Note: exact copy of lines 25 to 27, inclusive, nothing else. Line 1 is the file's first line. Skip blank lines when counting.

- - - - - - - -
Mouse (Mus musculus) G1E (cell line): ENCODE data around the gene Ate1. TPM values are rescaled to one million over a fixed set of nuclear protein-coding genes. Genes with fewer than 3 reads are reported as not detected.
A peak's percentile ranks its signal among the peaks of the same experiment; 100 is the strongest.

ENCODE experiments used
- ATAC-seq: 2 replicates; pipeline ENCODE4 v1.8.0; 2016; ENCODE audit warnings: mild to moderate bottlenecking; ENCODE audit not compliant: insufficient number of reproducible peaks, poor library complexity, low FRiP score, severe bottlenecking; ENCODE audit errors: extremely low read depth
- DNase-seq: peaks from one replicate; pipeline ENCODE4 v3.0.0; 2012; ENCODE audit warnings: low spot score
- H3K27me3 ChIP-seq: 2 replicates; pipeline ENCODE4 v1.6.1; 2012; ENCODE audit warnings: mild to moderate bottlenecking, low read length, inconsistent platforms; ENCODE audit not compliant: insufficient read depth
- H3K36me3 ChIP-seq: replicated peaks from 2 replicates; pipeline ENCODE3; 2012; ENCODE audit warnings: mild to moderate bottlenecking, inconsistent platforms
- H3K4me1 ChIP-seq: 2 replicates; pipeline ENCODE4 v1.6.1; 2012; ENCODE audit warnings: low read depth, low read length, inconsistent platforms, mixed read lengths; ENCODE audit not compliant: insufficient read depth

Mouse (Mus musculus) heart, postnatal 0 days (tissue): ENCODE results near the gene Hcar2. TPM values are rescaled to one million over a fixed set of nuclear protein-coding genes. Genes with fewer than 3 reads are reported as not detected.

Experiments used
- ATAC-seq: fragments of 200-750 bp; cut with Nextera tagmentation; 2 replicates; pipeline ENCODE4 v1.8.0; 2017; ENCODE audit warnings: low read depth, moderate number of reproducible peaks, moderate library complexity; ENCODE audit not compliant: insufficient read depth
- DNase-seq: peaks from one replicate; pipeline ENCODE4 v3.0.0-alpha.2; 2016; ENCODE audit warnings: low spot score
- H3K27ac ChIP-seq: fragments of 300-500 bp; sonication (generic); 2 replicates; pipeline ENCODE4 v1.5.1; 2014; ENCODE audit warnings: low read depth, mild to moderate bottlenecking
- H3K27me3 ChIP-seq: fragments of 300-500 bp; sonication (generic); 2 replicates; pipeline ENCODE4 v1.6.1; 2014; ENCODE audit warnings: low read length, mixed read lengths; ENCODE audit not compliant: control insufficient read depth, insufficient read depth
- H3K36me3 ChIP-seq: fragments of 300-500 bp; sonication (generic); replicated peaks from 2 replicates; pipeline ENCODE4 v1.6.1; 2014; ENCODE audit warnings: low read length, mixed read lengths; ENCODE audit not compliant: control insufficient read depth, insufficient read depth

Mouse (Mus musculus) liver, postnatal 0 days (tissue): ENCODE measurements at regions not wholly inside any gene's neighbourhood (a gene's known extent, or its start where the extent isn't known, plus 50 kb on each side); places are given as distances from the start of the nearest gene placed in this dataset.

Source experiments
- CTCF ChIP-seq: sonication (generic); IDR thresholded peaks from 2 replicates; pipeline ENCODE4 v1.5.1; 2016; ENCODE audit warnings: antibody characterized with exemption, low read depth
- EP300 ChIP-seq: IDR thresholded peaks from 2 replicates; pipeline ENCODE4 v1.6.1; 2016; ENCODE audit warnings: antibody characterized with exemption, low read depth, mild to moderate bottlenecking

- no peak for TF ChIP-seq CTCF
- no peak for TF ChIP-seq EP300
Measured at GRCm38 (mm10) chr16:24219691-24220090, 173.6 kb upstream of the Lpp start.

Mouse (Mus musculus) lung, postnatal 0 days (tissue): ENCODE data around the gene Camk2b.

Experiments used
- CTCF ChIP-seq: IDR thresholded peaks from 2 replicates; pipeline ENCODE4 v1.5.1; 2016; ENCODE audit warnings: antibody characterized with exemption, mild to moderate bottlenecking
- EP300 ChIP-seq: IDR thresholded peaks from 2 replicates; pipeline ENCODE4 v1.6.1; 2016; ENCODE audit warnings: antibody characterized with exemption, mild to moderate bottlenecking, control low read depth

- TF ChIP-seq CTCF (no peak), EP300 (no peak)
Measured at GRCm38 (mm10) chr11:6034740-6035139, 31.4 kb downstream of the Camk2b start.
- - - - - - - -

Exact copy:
- CTCF ChIP-seq: IDR thresholded peaks from 2 replicates; pipeline ENCODE4 v1.5.1; 2016; ENCODE audit warnings: antibody characterized with exemption, mild to moderate bottlenecking
- EP300 ChIP-seq: IDR thresholded peaks from 2 replicates; pipeline ENCODE4 v1.6.1; 2016; ENCODE audit warnings: antibody characterized with exemption, mild to moderate bottlenecking, control low read depth

- TF ChIP-seq CTCF (no peak), EP300 (no peak)